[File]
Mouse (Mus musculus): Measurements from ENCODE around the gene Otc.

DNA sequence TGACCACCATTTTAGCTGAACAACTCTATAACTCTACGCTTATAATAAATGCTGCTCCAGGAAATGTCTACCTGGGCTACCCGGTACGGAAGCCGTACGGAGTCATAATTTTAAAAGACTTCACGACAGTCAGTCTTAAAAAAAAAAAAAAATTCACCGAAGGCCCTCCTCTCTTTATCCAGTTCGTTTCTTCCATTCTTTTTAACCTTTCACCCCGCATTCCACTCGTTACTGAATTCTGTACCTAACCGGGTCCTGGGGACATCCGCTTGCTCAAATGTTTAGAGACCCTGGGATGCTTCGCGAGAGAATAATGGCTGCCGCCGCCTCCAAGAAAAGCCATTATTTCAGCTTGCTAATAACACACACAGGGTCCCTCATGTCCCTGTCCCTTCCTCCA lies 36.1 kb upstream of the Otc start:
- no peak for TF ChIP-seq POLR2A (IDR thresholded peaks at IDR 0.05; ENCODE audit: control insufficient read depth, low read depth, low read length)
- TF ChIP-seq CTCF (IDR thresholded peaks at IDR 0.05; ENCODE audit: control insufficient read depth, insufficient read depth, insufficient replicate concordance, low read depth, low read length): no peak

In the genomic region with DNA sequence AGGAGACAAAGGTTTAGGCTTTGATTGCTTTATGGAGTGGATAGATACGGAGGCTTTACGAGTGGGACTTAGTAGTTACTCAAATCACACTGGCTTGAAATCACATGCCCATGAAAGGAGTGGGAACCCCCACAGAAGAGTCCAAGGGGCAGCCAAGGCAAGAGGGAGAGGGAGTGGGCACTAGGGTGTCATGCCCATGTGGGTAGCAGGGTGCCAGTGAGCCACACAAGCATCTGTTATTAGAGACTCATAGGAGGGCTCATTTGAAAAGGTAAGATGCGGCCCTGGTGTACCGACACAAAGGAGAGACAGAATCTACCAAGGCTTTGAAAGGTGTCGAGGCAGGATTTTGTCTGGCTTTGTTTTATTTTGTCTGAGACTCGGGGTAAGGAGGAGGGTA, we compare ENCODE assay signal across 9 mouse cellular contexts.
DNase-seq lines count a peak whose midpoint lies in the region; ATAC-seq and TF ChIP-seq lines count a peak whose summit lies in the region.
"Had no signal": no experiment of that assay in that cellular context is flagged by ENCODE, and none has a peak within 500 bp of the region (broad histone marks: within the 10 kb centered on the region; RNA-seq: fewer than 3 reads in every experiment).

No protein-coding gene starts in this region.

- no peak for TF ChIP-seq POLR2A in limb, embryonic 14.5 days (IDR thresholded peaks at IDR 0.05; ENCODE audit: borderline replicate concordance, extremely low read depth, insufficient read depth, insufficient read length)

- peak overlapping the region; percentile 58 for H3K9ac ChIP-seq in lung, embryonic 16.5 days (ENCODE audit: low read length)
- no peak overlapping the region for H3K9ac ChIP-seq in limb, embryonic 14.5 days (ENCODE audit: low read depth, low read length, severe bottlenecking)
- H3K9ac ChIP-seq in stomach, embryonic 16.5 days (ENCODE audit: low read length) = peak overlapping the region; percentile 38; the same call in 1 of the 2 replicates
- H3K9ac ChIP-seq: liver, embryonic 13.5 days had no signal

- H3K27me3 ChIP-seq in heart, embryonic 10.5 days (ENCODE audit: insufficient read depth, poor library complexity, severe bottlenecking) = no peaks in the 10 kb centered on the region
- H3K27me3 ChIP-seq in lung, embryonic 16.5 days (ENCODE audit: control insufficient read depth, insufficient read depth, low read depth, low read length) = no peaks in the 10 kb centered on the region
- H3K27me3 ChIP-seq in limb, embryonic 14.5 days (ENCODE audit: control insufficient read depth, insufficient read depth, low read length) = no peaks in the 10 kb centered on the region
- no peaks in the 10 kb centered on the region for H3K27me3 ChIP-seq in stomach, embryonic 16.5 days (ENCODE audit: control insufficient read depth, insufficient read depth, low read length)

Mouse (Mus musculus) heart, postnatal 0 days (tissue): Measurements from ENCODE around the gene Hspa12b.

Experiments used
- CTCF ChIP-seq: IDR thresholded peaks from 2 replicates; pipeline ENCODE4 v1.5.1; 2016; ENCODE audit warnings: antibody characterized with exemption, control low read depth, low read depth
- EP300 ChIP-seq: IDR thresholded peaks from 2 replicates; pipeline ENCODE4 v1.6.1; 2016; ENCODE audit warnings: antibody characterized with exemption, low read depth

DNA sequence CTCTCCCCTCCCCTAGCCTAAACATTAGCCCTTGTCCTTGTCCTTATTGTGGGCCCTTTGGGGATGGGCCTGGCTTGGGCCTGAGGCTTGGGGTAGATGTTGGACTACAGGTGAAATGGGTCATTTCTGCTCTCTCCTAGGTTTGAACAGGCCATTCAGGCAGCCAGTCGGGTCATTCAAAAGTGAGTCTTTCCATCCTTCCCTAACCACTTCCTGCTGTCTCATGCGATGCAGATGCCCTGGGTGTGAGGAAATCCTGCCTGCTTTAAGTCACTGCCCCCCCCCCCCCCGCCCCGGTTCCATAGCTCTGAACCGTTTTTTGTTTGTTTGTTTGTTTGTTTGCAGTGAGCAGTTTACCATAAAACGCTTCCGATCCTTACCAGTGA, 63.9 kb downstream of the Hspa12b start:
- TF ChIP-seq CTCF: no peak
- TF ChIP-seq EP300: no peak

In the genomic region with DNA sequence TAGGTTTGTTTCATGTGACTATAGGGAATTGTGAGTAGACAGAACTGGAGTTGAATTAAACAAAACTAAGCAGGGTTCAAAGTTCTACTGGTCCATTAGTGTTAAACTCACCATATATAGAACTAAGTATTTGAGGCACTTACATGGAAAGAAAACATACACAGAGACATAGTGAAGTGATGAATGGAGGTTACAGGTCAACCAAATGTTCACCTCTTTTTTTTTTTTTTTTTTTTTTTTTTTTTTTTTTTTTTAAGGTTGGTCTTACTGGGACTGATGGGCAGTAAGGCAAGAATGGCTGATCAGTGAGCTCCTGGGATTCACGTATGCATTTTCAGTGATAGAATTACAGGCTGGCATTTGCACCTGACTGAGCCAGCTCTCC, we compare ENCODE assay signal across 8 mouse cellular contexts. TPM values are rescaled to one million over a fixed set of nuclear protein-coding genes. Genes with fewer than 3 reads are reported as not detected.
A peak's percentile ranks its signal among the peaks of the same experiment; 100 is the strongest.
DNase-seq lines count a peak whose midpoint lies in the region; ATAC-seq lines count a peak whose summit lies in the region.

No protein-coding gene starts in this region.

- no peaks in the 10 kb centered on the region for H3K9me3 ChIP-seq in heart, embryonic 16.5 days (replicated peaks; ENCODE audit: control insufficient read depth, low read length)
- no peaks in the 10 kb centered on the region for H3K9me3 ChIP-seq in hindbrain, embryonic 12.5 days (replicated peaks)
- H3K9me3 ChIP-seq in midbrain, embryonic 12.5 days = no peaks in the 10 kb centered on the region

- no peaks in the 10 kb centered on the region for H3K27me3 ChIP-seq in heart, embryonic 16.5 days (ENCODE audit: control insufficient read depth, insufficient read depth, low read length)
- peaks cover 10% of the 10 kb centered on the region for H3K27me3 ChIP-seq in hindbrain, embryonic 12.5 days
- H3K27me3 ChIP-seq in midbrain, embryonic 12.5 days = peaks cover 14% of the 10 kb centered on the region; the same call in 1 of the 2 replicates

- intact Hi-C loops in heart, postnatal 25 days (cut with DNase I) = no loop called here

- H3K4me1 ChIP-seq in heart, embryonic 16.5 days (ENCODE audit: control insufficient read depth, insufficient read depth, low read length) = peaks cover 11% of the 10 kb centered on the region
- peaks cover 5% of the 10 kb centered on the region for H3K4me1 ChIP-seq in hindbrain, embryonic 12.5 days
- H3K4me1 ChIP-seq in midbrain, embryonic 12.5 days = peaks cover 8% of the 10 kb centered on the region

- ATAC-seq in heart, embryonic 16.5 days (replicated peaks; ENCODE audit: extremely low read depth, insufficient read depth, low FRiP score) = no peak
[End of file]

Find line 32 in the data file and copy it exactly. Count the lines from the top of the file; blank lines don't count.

- no peaks in the 10 kb centered on the region for H3K27me3 ChIP-seq in heart, embryonic 16.5 days (ENCODE audit: control insufficient read depth, insufficient read depth, low read length)